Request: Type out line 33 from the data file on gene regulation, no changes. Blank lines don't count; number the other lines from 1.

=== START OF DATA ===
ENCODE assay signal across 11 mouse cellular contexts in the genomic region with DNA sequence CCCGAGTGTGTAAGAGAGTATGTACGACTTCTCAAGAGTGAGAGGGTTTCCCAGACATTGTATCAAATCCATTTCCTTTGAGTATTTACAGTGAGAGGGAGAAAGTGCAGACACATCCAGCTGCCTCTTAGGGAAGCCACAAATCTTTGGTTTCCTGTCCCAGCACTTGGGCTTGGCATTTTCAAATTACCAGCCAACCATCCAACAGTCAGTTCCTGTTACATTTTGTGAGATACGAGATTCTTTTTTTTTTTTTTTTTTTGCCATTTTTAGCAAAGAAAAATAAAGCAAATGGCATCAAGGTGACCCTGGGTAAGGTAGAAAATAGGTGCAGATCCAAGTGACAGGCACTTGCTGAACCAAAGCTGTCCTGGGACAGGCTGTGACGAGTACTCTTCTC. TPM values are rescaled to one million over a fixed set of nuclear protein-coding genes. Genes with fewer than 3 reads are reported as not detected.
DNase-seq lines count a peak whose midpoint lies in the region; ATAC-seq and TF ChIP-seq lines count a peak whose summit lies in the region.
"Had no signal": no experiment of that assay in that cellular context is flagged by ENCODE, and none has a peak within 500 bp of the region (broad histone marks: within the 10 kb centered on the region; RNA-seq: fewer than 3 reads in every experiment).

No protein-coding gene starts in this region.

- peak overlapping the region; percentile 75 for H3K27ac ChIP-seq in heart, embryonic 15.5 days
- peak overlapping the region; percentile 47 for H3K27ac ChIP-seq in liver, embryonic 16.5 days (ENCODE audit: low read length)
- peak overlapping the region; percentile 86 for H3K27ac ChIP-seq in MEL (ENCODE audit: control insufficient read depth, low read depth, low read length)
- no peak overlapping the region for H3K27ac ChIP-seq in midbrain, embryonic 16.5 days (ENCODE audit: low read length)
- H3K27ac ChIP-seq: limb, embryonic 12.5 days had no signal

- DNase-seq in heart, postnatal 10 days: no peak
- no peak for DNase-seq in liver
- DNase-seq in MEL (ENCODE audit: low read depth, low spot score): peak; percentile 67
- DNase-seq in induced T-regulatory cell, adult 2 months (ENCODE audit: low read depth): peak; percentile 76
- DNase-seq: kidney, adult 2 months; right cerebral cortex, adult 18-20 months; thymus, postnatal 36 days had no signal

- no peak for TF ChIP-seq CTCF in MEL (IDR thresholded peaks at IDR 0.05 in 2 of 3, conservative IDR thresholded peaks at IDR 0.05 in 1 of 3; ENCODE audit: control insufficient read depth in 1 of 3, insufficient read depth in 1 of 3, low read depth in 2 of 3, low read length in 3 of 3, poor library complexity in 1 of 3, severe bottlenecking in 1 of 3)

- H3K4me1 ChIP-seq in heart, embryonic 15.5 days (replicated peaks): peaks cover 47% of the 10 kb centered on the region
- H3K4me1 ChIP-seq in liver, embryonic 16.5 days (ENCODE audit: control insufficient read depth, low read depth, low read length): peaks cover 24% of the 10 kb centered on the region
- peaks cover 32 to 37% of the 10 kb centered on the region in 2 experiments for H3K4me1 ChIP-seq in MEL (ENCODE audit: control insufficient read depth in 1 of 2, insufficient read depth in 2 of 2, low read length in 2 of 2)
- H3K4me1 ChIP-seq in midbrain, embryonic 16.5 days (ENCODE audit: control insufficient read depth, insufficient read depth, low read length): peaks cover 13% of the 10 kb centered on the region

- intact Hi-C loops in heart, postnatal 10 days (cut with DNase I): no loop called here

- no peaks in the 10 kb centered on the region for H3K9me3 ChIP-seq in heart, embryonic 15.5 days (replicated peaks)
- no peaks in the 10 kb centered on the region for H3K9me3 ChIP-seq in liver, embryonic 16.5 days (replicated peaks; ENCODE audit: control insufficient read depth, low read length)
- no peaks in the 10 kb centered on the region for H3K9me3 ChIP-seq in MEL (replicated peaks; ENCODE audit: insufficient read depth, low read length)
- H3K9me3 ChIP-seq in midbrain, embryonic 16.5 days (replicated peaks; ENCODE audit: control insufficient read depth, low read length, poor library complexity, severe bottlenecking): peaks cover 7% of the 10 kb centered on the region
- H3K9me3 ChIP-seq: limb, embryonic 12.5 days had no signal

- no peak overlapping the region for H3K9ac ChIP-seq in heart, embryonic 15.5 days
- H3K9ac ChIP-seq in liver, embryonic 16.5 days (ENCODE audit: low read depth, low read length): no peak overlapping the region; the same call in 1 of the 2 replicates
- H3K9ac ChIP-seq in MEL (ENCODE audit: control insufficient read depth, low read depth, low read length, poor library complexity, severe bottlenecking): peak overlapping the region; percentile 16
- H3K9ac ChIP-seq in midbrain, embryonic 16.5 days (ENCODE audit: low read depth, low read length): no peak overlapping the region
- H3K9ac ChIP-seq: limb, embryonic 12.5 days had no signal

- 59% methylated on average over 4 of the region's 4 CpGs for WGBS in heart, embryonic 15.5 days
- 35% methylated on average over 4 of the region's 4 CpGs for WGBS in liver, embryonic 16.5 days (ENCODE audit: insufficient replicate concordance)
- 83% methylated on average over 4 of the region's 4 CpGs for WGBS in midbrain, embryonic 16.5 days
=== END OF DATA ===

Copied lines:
- 83% methylated on average over 4 of the region's 4 CpGs for WGBS in midbrain, embryonic 16.5 days